Saratoga Springs officials are seeking public input before they decide whether to prohibit certain marijuana business from operating in the city.
While city commissioners offered little insight into their position on opting out of marijuana dispensaries and stores that allow on-site consumption, they received a quick reminder at Tuesday’s City Council meeting that they have until Dec. 31 to decide whether they want to prohibit either or both of the two types of businesses they have a say on.
The city plans to open a section on the city website for about 30 days to gather public input into the marijuana businesses before revisiting the subject at future council meetings. If the city takes no action to prohibit any of the businesses, both dispensaries and places where marijuana can be consumed on site will be allowed to open in the city once state officials establish a statewide regulatory system. The council could pass a local law by Dec. 31 to prohibit one or both of the two types of businesses.
“I can’t imagine a world in which we opt out,” Public Safety Commissioner Robin Dalton said in what was the clearest position any of the city commissioners stated at Tuesday’s meeting.
City Attorney Vince DeLeonardis, who offered the City Council a quick refresher on the state’s new marijuana regulation law, said that if the city allows dispensaries and other marijuana businesses within the city it would receive revenue from a 3 percent sales tax, with another 1 percent tax going to the county.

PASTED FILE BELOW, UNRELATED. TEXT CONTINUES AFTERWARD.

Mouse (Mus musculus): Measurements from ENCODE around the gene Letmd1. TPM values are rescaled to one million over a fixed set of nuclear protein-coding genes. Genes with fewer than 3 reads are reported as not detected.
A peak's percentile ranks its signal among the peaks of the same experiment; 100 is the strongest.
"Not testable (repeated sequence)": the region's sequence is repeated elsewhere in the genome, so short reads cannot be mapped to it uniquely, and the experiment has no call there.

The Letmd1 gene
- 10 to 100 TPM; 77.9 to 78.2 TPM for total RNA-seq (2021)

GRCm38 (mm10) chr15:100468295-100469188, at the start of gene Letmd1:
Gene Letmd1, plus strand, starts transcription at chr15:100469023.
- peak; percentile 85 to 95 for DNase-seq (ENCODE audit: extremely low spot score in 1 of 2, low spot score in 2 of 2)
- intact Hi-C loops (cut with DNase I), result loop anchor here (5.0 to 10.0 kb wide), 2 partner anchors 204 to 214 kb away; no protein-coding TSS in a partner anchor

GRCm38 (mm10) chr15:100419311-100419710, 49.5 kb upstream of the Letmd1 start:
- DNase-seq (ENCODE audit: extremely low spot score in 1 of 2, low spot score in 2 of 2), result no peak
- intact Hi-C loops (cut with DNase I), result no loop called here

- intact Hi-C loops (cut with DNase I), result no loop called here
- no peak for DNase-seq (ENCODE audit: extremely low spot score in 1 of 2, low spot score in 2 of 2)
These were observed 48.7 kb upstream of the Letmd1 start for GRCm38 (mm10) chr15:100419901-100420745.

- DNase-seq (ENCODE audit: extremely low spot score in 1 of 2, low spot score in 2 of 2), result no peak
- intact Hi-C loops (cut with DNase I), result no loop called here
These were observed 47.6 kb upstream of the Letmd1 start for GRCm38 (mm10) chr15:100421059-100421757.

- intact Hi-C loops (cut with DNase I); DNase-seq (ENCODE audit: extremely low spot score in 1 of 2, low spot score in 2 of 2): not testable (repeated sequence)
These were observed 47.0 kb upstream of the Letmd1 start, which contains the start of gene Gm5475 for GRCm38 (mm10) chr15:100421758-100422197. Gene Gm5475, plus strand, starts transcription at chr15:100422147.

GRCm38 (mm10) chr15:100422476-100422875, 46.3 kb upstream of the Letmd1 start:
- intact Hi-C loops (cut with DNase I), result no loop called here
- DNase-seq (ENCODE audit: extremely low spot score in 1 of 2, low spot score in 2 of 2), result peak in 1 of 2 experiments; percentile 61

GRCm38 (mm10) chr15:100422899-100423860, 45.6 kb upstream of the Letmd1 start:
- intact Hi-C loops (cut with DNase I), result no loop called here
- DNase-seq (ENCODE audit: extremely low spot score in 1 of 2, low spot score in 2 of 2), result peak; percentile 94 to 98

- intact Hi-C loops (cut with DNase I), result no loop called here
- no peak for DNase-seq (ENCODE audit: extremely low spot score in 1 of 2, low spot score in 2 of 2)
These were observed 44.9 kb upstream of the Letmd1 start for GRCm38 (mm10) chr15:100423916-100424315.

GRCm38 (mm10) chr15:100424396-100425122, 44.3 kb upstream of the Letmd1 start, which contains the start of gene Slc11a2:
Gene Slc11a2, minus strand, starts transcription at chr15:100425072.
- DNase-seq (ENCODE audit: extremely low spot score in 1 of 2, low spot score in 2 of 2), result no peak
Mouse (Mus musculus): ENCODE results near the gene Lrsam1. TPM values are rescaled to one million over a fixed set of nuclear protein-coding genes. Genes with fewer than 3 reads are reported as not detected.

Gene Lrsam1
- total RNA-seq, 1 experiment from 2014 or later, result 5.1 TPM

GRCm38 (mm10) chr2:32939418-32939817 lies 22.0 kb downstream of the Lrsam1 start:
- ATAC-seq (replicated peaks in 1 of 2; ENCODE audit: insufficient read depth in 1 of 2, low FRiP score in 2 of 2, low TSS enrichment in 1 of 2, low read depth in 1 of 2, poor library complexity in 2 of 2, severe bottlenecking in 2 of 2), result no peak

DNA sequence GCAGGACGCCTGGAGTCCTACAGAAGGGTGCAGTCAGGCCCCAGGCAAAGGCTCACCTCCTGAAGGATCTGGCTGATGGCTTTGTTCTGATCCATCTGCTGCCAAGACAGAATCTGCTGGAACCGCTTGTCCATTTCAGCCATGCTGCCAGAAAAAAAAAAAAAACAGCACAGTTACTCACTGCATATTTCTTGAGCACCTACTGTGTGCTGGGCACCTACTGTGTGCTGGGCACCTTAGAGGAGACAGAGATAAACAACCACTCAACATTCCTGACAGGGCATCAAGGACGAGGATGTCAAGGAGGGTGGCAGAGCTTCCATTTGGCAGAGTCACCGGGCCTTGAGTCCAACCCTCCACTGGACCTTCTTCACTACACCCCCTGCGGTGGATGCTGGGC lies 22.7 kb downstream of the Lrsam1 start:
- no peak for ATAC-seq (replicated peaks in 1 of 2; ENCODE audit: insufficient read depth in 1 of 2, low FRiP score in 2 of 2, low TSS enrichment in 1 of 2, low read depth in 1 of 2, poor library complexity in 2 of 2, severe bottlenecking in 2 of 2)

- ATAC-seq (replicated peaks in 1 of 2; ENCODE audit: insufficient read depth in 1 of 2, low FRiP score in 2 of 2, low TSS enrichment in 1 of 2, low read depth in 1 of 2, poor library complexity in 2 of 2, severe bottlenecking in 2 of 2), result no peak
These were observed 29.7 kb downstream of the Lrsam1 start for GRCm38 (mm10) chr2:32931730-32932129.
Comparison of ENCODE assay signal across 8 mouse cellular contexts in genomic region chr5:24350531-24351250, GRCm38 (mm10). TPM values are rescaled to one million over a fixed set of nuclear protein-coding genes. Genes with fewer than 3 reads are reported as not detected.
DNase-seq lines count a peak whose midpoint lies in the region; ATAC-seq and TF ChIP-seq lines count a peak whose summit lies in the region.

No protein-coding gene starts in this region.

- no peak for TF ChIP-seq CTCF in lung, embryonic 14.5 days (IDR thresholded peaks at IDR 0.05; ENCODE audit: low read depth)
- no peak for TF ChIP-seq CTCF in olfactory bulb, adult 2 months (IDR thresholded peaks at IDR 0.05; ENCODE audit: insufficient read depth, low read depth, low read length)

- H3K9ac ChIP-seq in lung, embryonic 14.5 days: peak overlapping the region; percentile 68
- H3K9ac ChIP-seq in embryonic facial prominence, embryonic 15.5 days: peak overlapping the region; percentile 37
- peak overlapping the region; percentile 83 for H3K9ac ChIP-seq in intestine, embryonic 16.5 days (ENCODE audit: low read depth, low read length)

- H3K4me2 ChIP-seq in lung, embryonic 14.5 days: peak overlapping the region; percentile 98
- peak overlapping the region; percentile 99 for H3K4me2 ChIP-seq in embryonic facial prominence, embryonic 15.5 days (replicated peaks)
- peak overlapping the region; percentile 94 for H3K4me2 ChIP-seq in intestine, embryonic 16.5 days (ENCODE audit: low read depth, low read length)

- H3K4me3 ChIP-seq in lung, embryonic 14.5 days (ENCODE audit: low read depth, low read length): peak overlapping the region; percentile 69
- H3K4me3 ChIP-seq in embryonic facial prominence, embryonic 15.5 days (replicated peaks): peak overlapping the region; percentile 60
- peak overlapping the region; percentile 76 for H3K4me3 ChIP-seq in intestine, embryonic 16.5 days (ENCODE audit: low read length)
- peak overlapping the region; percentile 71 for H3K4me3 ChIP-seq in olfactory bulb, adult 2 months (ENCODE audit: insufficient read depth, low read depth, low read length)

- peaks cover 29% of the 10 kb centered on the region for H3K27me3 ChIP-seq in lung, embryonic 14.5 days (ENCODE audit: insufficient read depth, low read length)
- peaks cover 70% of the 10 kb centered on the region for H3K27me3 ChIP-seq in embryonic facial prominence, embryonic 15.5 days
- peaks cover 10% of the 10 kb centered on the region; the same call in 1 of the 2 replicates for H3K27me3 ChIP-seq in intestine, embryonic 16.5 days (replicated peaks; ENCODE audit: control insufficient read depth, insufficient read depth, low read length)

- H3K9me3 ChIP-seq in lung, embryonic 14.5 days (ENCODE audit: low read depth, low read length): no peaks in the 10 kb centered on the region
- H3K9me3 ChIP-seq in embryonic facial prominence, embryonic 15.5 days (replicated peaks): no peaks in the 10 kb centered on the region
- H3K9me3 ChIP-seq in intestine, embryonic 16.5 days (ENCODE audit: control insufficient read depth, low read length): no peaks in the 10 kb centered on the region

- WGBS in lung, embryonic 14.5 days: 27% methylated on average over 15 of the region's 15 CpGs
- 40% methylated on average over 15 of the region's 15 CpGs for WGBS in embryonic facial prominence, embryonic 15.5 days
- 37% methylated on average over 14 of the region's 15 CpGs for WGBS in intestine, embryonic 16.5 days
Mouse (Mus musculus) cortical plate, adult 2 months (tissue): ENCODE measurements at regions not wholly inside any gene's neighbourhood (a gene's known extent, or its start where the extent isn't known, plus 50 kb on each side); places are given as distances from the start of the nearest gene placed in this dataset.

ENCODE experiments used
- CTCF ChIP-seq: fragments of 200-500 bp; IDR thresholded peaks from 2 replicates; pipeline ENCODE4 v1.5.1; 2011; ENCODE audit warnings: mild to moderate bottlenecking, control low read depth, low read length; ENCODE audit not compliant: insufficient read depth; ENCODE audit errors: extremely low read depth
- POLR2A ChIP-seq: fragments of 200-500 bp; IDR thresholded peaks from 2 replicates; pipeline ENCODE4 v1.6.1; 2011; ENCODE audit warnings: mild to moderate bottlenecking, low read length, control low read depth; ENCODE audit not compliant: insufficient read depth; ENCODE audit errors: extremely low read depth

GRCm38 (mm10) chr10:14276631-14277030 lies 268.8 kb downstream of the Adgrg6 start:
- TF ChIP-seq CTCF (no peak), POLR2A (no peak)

DeLeonardis likened the two types of marijuana businesses the council could prohibit to alcohol sales: dispensaries compare to liquor stores while on-site consumption premises compare to bars and pubs.
City commissioners didn’t debate the subject but noted the closing timeline for sorting out whether they want to take action.
“I don’t know where we all stand,” Finance Commissioner Michele Madigan said. “Those are conversations we should be having now, because there is a deadline looming.”
Local governments have until the end of the year to pass a local law restricting the marijuana-related businesses or they will be allowed by default. The town of Ballston, for instance, recently approved a measure that would prohibit businesses that allow on-site cannabis consumption, but the town will still allow other retailers to operate.
DeLeonardis said city officials should begin moving toward a decision, because if they want to pass a local law before the Dec. 31 deadline they will need time to publicize that action. He said the public would have an opportunity to submit comments on the subject through the city website.